The genes were expressed under the control of a constitutive promoter in order to minimize the background of host proteins and potential interference from other carbohydrases. Consequently, the Cel7 enzymes from shake-flask cultivations could be purified to apparent homogeneity in a single hydrophobic interaction chromatography step.

3.2. Expression of HgtCel7A in H. jecorina

H. grisea var. thermoidea Cel7A (HgtCel7A) was further expressed under the control of the cbh1 (Cel7A) promoter in an engineered H. jecorina strain that is devoid of production of the four major native cellulases Cel5A, Cel6A, Cel7A and Cel7B. As demonstrated by SDS–PAGE analysis, HgtCel7A is the most abundantly expressed protein in the culture filtrate (gel shown in Supplementary Fig. S11).

3.3. Thermal stability

Thermostability was assessed by monitoring the thermal denaturation of the proteins by CD spectroscopy and determination of the protein melting temperature (Tm). Table 1[link] shows the Tm values for the expressed Cel7 homologues. Only one of the enzymes, HgtCel7A, is considerably more thermostable than HjeCel7A, with a 10°C higher melting temperature (Tm = 72.5°C).

3.4. Activity on phosphoric acid-swollen cellulose and pretreated corn stover

Comparison of the activity of HgtCel7A and HjeCel7A when acting alone on phosphoric acid-swollen cellulose (PASC) reveals a much higher hydrolytic rate for HgtCel7A at both high (65°C; ∼4.8-fold higher initial rate) and moderate (38°C; ∼3.3-fold higher) temperature, as shown in Fig. 1[link].

[Figure 1]
Figure 1
Hydrolysis of phosphoric acid-swollen cellulose (PASC) is faster with H. grisea var. thermoidea Cel7A than with H. jecorina Cel7A at both 38 and 65°C. The reactions contained 6.3 g of PASC per litre in 50 mM sodium acetate pH 5.0 and 10 mg of purified A. niger-expressed Cel7 enzyme per litre. Soluble sugars were quantified by HLPC.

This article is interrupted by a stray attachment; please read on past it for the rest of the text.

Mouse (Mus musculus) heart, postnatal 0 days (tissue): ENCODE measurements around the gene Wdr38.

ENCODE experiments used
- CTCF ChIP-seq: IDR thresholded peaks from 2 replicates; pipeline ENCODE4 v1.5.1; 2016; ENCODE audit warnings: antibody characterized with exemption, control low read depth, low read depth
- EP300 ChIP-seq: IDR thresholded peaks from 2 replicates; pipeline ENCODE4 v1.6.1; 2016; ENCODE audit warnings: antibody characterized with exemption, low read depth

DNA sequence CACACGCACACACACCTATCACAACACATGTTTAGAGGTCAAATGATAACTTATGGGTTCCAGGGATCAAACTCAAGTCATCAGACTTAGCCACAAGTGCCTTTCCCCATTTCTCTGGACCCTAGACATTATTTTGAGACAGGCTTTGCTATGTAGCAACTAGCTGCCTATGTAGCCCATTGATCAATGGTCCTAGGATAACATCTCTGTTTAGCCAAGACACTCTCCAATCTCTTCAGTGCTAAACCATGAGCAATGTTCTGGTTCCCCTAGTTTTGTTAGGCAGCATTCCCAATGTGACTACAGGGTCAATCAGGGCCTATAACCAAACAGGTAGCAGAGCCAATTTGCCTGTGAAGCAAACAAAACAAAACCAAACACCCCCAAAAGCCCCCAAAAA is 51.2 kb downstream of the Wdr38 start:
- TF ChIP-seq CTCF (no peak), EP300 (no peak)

Cellulosic conversion performance on an industrially relevant lignocellulose biomass material, pretreated corn stover (PCS), was assayed at elevated temperature (65°C for 24 h) for the Cel7s from T. pseudokoningii, A. niger, H. schweinitzii, H. jecorina and H. grisea var. thermoidea. The performance is tested by adding back each Cel7 homologue to the Cel7A-free enzyme cocktail from an engineered H. jecorina strain where the cbh1 gene has been disrupted. As shown in Fig. 2[link], the performance on PCS at 65°C correlates with the Tm values of the Cel7 enzymes, and the highest cellulose conversion was indeed obtained with HgtCel7A. A 75% higher yield of soluble sugar clearly demonstrates that HgtCel7A performs better than HjeCel7A at high temperature.

[Figure 2]
Figure 2
Conversion of pretreated corn stover (PCS) to soluble sugar at 65°C for 24 h by a 1:1 mass ratio of expressed Cel7 and a Cel7A-free H. jecorina enzyme cocktail. The reactions contained 12.7% PCS in 50 mM sodium acetate pH 5.0 and a total enzyme dose of 15.5 mg protein per gram of cellulose. Soluble sugars were quantified by HPLC.

3.5. Crystallization, structure solution and quality of the HgtCel7A structure model